Patho Patho #48

Question

The nurse caring for a client with chronic obstructive pulmonary disorder (COPD) would be most concerned by which assessment finding?

Answers

  1. 1. New onset confusion.
    • Rationale:

      This answer is correct as new onset confusion in a client with COPD likely indicates worsening respiratory acidosis and possible respiratory failure. The nurse should perform a rapid focused, respiratory assessment and report findings to the provider.

  2. 2. O2 saturation 92% on room air.
    • Rationale:

      This answer choice is not correct as a, O2 saturation of 92% is considered acceptable in a client with COPD.

  3. 3. PCO2 level of 48.
    • Rationale:

      This answer choice is not correct as a PaCO2 level of 48 is only slightly elevated and is considered acceptable in a client with chronic COPD.

  4. 4. Barrel chest.
    • Rationale:

      This answer choice is not correct as a barrel chest is an expected finding in a client with long-standing COPD.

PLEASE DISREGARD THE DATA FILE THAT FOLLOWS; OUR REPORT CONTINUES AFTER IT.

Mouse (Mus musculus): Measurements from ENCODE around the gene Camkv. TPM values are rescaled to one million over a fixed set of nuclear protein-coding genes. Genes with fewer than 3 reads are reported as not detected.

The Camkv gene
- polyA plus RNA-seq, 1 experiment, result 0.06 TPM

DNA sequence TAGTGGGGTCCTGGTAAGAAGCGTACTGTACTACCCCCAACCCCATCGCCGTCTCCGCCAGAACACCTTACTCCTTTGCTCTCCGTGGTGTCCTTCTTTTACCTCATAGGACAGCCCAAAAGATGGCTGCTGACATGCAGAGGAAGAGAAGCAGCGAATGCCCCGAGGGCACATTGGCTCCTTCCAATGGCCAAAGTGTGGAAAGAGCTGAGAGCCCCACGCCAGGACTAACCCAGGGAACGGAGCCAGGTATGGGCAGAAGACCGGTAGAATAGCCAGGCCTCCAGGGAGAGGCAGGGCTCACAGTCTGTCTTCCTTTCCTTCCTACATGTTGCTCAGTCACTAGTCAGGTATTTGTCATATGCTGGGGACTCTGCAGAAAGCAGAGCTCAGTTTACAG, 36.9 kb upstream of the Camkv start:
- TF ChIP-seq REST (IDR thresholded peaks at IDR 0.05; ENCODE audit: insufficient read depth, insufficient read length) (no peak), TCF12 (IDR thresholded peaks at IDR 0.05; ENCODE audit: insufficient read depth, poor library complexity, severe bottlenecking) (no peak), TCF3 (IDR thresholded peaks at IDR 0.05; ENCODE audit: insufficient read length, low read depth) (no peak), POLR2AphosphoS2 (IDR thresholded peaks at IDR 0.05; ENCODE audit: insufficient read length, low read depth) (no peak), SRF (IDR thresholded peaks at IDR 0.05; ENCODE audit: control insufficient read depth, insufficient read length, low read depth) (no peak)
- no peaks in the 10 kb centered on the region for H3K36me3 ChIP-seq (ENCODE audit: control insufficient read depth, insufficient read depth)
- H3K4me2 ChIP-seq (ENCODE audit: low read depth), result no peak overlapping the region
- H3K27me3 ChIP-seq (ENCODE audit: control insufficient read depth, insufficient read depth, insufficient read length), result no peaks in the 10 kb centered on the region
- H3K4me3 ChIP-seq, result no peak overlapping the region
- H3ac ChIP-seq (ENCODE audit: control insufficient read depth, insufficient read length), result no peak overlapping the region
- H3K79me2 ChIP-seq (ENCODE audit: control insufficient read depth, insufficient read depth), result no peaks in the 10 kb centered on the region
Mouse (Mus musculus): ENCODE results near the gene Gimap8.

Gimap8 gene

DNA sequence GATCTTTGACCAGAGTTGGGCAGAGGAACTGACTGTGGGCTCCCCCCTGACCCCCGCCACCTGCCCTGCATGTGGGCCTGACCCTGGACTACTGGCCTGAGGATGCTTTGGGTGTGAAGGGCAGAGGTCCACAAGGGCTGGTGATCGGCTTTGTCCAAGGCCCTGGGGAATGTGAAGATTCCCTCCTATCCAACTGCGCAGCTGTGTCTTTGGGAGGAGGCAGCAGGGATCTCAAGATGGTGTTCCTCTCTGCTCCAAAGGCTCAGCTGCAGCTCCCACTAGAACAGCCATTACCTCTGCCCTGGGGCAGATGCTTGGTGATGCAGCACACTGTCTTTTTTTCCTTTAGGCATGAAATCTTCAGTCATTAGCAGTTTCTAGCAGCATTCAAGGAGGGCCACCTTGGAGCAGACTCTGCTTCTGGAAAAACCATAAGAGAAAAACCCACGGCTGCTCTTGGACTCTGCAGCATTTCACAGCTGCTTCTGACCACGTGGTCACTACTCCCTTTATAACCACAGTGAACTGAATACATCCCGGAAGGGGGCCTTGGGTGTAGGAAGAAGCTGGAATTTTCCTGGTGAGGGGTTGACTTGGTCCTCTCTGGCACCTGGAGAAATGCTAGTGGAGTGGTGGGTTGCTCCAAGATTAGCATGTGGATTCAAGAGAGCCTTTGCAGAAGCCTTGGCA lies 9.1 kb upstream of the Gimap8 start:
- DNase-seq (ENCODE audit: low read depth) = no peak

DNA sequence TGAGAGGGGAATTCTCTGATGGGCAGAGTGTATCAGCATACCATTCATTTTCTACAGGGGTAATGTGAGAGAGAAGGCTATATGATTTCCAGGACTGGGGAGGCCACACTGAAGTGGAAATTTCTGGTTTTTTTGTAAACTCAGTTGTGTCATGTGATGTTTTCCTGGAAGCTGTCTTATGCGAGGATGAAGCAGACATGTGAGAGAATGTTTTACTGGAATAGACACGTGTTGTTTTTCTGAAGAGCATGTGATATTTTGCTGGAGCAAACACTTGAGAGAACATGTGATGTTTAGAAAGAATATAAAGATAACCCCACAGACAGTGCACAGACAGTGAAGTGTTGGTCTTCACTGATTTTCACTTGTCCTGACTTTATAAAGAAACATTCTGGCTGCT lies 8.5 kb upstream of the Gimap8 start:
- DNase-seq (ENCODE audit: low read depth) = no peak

Overview

The focus of this question is asking the nurse to choose which assessment finding is most critical in a client with a diagnosis of COPD. Carbon dioxide (CO2) readily crosses the blood brain barrier and can cause acute mental status changes. New onset confusion is most concerning in a client with COPD because it could indicate worsening respiratory acidosis and impending respiratory failure.

Explanation

Learning Outcomes

Mental status changes are concerning in all clients, however, in clients with COPD it likely indicates worsening respiratory acidosis. As pH decreases and PaCO2 levels rise, CO2 begins to cross the blood brain barrier causing mental status changes and changes in the level of consciousness. New onset confusion in a client with COPD is concerning and should be immediately addressed by the nurse is order to assess and prevent possible respiraotry failure.

Test Taking Tip

When a question is asking about the “most concerning” or “critical” assessment finding, mental status changes are almost always indicators of potential complications and should not be ignored by the nurse.

Video Rationale